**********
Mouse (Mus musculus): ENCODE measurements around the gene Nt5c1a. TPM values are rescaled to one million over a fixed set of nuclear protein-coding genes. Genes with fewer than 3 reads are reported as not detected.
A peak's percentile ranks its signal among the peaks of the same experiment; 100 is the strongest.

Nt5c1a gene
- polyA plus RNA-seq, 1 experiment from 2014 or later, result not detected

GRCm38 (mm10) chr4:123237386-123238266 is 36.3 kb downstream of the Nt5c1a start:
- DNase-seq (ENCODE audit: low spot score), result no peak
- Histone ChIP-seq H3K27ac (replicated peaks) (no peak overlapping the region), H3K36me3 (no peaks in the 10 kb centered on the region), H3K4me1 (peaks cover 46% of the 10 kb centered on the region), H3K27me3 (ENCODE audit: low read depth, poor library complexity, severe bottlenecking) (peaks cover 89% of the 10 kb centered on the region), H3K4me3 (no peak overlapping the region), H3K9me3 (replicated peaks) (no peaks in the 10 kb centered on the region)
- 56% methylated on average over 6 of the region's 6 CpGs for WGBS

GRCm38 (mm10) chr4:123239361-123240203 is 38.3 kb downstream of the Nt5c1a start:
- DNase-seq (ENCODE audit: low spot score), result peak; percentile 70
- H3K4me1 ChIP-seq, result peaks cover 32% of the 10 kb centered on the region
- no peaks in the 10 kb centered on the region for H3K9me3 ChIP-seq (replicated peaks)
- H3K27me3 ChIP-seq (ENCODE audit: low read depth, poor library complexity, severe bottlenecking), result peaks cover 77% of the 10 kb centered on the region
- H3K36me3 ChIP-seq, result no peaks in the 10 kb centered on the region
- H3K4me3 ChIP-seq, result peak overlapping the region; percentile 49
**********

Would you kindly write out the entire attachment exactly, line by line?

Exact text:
Mouse (Mus musculus): ENCODE measurements around the gene Nt5c1a. TPM values are rescaled to one million over a fixed set of nuclear protein-coding genes. Genes with fewer than 3 reads are reported as not detected.
A peak's percentile ranks its signal among the peaks of the same experiment; 100 is the strongest.

Nt5c1a gene
- polyA plus RNA-seq, 1 experiment from 2014 or later, result not detected

GRCm38 (mm10) chr4:123237386-123238266 is 36.3 kb downstream of the Nt5c1a start:
- DNase-seq (ENCODE audit: low spot score), result no peak
- Histone ChIP-seq H3K27ac (replicated peaks) (no peak overlapping the region), H3K36me3 (no peaks in the 10 kb centered on the region), H3K4me1 (peaks cover 46% of the 10 kb centered on the region), H3K27me3 (ENCODE audit: low read depth, poor library complexity, severe bottlenecking) (peaks cover 89% of the 10 kb centered on the region), H3K4me3 (no peak overlapping the region), H3K9me3 (replicated peaks) (no peaks in the 10 kb centered on the region)
- 56% methylated on average over 6 of the region's 6 CpGs for WGBS

GRCm38 (mm10) chr4:123239361-123240203 is 38.3 kb downstream of the Nt5c1a start:
- DNase-seq (ENCODE audit: low spot score), result peak; percentile 70
- H3K4me1 ChIP-seq, result peaks cover 32% of the 10 kb centered on the region
- no peaks in the 10 kb centered on the region for H3K9me3 ChIP-seq (replicated peaks)
- H3K27me3 ChIP-seq (ENCODE audit: low read depth, poor library complexity, severe bottlenecking), result peaks cover 77% of the 10 kb centered on the region
- H3K36me3 ChIP-seq, result no peaks in the 10 kb centered on the region
- H3K4me3 ChIP-seq, result peak overlapping the region; percentile 49